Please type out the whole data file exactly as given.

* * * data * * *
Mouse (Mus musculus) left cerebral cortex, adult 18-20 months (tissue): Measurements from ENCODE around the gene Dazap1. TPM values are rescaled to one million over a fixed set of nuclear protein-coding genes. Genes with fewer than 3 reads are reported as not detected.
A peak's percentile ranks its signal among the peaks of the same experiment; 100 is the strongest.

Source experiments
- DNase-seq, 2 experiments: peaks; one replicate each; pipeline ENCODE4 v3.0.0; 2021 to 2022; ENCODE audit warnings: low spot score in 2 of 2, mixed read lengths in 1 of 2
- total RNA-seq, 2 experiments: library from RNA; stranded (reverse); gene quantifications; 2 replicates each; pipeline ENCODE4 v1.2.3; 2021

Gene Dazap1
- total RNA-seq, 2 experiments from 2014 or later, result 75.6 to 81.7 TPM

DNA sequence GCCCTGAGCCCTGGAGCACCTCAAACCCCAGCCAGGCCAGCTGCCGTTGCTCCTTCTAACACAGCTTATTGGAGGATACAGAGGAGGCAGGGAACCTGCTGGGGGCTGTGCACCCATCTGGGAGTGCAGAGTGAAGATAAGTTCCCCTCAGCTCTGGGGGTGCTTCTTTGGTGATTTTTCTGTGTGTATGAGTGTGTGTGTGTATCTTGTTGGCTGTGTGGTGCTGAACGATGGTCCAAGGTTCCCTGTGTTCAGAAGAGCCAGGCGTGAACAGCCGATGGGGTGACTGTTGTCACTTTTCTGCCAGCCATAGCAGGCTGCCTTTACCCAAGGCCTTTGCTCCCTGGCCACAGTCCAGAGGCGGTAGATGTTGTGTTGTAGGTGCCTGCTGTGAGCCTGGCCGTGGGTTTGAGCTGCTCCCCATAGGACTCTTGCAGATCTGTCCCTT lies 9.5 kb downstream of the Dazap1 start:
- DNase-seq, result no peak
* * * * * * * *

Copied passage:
Mouse (Mus musculus) left cerebral cortex, adult 18-20 months (tissue): Measurements from ENCODE around the gene Dazap1. TPM values are rescaled to one million over a fixed set of nuclear protein-coding genes. Genes with fewer than 3 reads are reported as not detected.
A peak's percentile ranks its signal among the peaks of the same experiment; 100 is the strongest.

Source experiments
- DNase-seq, 2 experiments: peaks; one replicate each; pipeline ENCODE4 v3.0.0; 2021 to 2022; ENCODE audit warnings: low spot score in 2 of 2, mixed read lengths in 1 of 2
- total RNA-seq, 2 experiments: library from RNA; stranded (reverse); gene quantifications; 2 replicates each; pipeline ENCODE4 v1.2.3; 2021

Gene Dazap1
- total RNA-seq, 2 experiments from 2014 or later, result 75.6 to 81.7 TPM

DNA sequence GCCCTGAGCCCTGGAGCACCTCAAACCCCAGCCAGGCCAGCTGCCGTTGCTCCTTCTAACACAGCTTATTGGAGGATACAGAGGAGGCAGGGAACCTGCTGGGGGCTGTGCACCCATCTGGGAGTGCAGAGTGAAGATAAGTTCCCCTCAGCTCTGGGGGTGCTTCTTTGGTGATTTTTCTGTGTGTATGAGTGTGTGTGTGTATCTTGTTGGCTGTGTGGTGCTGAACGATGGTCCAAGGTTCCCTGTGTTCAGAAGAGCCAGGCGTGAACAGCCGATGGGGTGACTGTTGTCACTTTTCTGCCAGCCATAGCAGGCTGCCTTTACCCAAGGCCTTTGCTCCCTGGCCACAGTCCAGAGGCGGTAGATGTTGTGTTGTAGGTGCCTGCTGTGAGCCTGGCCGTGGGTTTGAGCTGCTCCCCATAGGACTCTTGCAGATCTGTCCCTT lies 9.5 kb downstream of the Dazap1 start:
- DNase-seq, result no peak